Behind the hopeful language about rebuilding lies a dispiriting statistic: Forty percent of the homes in New Orleans, most of them lying east of the Industrial Canal, do not have electricity. Some are in neighborhoods that were damaged beyond repair by Hurricane Katrina. But in other areas, residents say, rebuilding could start immediately if basic services were turned on.
. . . . .
The company had to send away repair crews from outside New Orleans because it could no longer afford to pay them. It has 400 employees, of whom 100 are trained to do the repair work.
And because crews began work in some of the most heavily damaged areas of the city, it took longer to see results, said Rod West, regional manager for the company's electrical distribution operations.
Power should be available to customers in the eastern part of the city by January, West said.
The cost of restoring power to New Orleans could amount to as much as 68% of Entergy New Orleans' net assets, said Amy Stallings, a company spokeswoman. Only 24% of its customer base has returned to the city and is using electrical service.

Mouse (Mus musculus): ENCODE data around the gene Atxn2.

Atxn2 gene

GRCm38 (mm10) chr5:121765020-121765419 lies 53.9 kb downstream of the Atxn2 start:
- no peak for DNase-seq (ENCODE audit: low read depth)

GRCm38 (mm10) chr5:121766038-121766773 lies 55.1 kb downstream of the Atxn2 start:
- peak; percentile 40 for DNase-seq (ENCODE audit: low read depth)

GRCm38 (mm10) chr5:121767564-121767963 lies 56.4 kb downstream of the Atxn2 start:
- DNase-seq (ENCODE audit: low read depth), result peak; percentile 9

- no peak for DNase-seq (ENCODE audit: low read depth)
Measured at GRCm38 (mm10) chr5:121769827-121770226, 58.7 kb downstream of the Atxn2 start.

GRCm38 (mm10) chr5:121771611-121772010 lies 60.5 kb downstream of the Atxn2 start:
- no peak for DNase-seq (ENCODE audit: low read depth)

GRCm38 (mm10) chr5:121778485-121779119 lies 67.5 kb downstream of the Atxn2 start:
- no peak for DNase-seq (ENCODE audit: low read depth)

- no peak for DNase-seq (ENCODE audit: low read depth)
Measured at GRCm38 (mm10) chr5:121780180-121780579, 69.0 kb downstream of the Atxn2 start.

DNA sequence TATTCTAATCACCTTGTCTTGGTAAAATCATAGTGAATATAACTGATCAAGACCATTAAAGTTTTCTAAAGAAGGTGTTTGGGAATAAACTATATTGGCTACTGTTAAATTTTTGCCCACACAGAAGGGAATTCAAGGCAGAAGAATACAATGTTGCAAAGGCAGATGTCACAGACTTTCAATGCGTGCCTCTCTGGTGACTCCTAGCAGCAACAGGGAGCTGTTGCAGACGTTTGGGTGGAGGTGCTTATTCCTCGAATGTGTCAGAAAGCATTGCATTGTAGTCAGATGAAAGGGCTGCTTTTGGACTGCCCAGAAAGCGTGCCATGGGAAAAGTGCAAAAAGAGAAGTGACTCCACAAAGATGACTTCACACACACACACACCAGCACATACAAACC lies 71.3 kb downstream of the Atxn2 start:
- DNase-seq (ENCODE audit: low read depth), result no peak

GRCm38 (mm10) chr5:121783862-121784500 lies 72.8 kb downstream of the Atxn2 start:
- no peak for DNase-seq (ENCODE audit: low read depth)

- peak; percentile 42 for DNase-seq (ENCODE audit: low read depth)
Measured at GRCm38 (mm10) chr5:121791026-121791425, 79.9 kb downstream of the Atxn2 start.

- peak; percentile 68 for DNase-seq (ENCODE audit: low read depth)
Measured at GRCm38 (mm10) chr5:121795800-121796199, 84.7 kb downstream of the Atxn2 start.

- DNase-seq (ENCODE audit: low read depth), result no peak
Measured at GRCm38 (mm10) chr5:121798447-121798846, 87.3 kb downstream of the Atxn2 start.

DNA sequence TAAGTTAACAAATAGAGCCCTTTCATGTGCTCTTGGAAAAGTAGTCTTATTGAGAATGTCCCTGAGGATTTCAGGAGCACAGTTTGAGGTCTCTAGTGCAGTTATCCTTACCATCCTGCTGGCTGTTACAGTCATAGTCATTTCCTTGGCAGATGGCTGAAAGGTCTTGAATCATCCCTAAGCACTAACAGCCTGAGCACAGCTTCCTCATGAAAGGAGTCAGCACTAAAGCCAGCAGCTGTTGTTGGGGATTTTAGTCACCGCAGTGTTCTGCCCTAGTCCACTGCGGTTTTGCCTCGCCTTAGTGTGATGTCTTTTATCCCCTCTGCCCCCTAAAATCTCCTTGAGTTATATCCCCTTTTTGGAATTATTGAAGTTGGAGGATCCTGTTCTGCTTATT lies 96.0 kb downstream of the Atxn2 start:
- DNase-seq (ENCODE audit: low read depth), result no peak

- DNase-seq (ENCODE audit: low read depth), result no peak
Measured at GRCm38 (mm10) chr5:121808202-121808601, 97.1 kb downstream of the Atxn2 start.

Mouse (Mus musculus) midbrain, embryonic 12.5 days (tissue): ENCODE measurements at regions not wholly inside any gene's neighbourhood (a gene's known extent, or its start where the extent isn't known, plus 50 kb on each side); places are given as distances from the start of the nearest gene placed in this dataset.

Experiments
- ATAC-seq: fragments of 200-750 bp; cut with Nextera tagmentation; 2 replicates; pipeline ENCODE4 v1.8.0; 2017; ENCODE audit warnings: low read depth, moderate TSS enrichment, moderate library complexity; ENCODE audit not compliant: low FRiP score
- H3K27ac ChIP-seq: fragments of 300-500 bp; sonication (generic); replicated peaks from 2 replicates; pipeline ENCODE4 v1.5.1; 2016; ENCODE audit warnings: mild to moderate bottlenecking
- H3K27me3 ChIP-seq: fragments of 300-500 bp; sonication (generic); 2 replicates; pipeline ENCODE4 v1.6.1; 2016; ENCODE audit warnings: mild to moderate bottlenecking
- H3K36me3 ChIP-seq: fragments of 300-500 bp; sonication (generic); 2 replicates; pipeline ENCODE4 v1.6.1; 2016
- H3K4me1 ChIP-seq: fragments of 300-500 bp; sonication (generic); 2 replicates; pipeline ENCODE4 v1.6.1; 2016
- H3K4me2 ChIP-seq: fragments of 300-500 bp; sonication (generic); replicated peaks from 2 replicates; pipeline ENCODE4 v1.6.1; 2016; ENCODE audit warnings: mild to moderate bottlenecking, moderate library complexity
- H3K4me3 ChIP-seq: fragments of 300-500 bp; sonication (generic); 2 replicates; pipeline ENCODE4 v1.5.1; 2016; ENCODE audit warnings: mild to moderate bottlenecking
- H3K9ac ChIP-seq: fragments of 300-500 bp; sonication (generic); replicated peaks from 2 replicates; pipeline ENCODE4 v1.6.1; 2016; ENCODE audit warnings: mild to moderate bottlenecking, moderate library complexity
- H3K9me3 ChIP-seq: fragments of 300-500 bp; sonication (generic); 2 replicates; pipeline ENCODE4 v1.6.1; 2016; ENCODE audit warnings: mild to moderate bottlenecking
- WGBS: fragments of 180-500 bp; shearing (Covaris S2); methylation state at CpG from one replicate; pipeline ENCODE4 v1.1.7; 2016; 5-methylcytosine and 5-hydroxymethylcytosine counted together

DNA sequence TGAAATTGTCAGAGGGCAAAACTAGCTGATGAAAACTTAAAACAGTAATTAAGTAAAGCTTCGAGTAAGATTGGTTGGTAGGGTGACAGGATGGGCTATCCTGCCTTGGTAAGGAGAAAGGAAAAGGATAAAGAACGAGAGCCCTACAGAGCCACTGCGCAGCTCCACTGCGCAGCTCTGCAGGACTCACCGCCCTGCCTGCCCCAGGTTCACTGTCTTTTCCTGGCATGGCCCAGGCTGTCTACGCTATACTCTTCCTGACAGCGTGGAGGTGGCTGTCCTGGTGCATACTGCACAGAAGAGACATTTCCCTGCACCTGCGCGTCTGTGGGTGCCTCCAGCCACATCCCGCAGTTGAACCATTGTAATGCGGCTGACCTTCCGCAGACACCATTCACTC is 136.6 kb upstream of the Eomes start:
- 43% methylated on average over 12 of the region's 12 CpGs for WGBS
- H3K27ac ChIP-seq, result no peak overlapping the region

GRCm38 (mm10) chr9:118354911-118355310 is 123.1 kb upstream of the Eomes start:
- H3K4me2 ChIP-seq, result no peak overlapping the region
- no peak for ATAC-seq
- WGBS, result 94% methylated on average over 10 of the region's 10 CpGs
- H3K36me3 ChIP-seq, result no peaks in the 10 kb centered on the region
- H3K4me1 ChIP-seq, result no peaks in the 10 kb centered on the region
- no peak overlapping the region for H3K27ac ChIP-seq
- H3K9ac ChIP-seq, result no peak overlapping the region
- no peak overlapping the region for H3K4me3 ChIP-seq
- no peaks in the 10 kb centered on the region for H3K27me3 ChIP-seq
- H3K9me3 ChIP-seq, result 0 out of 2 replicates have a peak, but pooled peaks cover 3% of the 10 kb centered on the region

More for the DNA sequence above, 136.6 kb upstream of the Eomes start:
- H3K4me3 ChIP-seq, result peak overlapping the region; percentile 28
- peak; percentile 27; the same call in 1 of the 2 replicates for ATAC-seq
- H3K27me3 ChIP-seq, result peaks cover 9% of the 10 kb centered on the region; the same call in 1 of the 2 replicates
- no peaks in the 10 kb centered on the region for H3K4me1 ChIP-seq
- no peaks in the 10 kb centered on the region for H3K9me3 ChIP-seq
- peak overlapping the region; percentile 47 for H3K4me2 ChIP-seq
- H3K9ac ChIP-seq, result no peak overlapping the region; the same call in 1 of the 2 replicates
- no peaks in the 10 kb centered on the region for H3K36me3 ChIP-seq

The company would not be functioning at all without a $200-million loan from its parent company, Entergy Corp., West said.
So now Entergy wants a federal bailout. Even though its parent company has millions. Anyway, try rebuilding a house with hand tools. You need power to rebuild, and without it, N. O. is dead in the water. Theere are many, many homes in the blacked out areas that have been gutted, and are awaiting power to begin new construction. They'll have to wait.